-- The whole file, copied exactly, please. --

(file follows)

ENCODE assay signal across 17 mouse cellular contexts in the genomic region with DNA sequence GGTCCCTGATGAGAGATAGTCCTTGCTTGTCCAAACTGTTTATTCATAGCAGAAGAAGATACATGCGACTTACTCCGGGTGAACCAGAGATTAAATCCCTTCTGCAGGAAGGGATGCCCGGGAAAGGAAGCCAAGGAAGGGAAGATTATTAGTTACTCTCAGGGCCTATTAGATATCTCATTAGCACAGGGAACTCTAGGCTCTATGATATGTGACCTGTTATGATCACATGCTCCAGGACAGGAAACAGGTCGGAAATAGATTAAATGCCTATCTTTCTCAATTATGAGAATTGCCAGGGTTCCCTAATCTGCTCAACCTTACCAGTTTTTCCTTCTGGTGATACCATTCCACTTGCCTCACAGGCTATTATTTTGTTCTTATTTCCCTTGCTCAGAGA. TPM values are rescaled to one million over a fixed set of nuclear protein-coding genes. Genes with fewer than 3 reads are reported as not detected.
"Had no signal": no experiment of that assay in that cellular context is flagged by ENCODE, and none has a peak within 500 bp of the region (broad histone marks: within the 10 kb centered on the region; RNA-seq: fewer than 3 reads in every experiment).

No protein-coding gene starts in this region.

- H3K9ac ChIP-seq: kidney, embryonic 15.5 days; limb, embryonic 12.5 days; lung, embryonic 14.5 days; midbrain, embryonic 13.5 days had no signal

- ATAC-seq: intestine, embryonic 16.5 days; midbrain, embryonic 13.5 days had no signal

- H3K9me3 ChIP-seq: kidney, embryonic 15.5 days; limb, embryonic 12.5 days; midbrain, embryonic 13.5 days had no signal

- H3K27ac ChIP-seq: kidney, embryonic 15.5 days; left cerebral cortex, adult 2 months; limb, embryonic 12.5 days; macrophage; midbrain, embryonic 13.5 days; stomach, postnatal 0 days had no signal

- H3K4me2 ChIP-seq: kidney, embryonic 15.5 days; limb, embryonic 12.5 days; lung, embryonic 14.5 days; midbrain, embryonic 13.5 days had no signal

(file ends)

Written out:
ENCODE assay signal across 17 mouse cellular contexts in the genomic region with DNA sequence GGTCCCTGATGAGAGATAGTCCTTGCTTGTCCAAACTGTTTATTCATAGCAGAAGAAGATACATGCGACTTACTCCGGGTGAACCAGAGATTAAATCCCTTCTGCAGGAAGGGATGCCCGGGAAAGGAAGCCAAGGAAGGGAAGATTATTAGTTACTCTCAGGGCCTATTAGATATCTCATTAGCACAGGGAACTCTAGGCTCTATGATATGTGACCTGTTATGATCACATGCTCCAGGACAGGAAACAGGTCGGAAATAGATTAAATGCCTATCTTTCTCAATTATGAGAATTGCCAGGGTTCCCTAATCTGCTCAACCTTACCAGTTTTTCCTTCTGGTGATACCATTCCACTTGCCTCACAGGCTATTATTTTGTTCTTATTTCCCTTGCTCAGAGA. TPM values are rescaled to one million over a fixed set of nuclear protein-coding genes. Genes with fewer than 3 reads are reported as not detected.
"Had no signal": no experiment of that assay in that cellular context is flagged by ENCODE, and none has a peak within 500 bp of the region (broad histone marks: within the 10 kb centered on the region; RNA-seq: fewer than 3 reads in every experiment).

No protein-coding gene starts in this region.

- H3K9ac ChIP-seq: kidney, embryonic 15.5 days; limb, embryonic 12.5 days; lung, embryonic 14.5 days; midbrain, embryonic 13.5 days had no signal

- ATAC-seq: intestine, embryonic 16.5 days; midbrain, embryonic 13.5 days had no signal

- H3K9me3 ChIP-seq: kidney, embryonic 15.5 days; limb, embryonic 12.5 days; midbrain, embryonic 13.5 days had no signal

- H3K27ac ChIP-seq: kidney, embryonic 15.5 days; left cerebral cortex, adult 2 months; limb, embryonic 12.5 days; macrophage; midbrain, embryonic 13.5 days; stomach, postnatal 0 days had no signal

- H3K4me2 ChIP-seq: kidney, embryonic 15.5 days; limb, embryonic 12.5 days; lung, embryonic 14.5 days; midbrain, embryonic 13.5 days had no signal